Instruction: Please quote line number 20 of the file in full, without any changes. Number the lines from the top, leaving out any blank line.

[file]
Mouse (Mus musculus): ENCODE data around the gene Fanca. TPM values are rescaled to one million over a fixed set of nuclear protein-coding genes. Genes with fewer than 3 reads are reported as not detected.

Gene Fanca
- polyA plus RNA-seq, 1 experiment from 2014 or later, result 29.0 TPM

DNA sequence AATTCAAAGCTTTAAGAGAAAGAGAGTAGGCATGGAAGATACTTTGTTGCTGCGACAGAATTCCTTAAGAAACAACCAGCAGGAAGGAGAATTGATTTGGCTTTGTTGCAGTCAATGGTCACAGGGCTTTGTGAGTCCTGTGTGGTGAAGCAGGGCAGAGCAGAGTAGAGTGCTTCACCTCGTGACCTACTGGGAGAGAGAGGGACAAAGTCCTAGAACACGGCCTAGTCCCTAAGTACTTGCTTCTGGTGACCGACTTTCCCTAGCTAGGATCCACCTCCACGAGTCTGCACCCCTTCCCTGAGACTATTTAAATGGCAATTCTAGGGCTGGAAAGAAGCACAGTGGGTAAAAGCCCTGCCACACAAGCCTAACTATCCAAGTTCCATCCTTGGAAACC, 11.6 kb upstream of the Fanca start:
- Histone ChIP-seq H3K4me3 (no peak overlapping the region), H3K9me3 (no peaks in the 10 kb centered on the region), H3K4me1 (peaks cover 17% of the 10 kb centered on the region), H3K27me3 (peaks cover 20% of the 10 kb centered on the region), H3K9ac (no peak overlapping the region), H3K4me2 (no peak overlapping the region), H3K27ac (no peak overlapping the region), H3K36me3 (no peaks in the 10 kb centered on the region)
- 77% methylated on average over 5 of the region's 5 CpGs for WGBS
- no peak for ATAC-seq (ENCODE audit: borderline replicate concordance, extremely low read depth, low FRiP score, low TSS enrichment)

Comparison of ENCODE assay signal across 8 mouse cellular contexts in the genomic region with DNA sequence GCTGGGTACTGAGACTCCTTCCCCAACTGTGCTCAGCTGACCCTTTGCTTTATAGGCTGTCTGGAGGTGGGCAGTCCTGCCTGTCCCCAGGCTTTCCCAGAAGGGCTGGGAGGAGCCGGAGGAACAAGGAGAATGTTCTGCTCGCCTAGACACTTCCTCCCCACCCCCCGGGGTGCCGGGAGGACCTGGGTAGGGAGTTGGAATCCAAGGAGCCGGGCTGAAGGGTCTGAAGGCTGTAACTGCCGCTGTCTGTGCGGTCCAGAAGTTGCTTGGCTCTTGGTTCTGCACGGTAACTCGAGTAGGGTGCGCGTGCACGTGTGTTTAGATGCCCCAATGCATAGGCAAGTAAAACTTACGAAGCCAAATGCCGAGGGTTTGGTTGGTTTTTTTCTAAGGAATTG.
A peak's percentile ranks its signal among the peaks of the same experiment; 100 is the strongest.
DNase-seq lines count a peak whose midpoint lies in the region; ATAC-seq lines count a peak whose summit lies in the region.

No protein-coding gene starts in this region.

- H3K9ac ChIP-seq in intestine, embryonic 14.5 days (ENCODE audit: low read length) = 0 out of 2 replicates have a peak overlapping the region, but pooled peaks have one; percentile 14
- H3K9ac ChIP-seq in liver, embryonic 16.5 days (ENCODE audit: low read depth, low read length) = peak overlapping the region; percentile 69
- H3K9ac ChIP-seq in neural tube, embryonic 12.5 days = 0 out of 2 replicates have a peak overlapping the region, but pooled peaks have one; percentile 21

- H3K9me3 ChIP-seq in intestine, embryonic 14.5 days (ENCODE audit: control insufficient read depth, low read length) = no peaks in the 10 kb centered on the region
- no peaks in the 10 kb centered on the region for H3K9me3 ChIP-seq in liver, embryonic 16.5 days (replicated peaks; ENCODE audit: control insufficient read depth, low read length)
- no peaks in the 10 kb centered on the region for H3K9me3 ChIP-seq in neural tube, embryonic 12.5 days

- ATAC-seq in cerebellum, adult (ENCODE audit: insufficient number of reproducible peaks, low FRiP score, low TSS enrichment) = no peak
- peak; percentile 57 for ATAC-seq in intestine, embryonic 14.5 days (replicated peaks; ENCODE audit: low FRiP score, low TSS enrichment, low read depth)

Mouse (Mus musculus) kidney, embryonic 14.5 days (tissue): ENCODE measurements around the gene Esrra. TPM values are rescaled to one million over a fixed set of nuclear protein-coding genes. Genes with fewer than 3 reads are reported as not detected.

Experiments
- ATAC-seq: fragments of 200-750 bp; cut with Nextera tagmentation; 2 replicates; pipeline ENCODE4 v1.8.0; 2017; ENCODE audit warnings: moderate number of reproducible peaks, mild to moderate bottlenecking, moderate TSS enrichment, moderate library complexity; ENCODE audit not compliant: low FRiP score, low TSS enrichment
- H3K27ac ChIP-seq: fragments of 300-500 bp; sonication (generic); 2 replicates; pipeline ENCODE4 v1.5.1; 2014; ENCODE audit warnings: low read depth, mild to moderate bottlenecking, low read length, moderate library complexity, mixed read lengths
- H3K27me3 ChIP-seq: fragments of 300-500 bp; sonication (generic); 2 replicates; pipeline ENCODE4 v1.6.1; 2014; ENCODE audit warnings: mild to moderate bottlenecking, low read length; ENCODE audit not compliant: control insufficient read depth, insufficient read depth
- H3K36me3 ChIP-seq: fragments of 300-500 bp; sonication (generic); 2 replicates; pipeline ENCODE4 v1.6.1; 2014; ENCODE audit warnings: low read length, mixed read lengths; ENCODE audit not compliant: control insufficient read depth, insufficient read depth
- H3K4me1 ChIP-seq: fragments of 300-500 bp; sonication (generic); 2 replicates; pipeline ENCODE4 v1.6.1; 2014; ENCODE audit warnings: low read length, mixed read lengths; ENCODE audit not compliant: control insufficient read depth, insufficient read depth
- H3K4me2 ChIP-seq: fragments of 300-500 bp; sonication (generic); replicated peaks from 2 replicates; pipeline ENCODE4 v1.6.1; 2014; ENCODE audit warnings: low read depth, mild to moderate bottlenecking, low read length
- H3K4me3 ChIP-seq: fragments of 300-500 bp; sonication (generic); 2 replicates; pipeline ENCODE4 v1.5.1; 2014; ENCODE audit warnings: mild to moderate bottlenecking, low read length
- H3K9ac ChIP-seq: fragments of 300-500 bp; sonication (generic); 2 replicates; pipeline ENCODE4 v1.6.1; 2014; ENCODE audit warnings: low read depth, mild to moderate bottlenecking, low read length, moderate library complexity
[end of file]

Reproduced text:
Mouse (Mus musculus) kidney, embryonic 14.5 days (tissue): ENCODE measurements around the gene Esrra. TPM values are rescaled to one million over a fixed set of nuclear protein-coding genes. Genes with fewer than 3 reads are reported as not detected.